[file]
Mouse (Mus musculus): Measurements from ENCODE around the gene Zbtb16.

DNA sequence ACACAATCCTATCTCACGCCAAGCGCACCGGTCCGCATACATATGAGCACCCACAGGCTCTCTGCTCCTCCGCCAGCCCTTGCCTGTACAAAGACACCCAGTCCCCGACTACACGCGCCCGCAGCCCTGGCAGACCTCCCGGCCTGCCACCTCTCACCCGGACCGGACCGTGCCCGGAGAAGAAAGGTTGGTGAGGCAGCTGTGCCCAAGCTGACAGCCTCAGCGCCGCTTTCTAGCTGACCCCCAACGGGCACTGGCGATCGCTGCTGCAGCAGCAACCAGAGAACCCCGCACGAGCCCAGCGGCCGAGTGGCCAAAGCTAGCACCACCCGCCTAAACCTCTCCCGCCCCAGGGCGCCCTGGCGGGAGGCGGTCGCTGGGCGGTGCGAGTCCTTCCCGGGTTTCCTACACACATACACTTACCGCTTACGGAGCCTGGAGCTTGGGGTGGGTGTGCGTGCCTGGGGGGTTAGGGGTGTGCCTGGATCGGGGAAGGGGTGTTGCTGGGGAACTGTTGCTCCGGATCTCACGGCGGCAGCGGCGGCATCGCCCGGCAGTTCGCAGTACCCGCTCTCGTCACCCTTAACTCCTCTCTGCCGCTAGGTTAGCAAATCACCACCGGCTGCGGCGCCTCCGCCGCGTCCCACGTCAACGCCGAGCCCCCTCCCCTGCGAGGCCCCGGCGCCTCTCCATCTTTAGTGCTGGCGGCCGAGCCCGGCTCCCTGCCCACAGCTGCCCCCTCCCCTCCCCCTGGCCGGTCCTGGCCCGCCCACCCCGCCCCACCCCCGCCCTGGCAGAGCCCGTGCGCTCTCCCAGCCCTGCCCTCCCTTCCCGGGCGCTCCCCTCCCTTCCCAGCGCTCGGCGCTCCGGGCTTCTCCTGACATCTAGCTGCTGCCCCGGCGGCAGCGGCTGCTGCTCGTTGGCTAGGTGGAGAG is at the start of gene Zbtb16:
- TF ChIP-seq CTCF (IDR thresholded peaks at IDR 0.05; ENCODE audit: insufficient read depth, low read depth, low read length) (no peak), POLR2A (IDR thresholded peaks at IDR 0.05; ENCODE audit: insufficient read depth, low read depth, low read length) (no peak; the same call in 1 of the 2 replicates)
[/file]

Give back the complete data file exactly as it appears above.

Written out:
Mouse (Mus musculus): Measurements from ENCODE around the gene Zbtb16.

DNA sequence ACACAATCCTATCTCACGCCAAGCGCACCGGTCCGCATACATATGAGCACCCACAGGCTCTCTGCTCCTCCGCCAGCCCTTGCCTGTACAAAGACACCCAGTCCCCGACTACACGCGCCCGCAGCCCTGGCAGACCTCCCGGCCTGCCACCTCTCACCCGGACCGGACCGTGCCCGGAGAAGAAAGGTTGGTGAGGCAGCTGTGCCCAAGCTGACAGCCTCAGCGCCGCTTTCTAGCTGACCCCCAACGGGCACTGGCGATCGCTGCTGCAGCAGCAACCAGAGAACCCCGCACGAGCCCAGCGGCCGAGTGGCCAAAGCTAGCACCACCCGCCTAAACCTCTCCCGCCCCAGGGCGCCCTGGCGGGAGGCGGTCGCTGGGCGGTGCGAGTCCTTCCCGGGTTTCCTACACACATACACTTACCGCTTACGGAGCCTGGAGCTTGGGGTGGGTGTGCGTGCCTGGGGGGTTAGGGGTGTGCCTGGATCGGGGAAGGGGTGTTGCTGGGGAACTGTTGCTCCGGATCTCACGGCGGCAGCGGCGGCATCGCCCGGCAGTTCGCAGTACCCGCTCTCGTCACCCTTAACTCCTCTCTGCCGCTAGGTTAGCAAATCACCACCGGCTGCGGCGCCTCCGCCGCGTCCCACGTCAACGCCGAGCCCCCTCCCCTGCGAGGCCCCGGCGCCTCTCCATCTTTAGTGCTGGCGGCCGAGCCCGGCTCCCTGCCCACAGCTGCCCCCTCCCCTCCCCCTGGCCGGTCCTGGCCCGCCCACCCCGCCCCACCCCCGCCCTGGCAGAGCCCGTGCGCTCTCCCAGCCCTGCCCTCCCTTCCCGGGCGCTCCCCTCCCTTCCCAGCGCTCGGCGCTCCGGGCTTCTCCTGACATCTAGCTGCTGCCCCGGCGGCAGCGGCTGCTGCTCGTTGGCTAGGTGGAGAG is at the start of gene Zbtb16:
- TF ChIP-seq CTCF (IDR thresholded peaks at IDR 0.05; ENCODE audit: insufficient read depth, low read depth, low read length) (no peak), POLR2A (IDR thresholded peaks at IDR 0.05; ENCODE audit: insufficient read depth, low read depth, low read length) (no peak; the same call in 1 of the 2 replicates)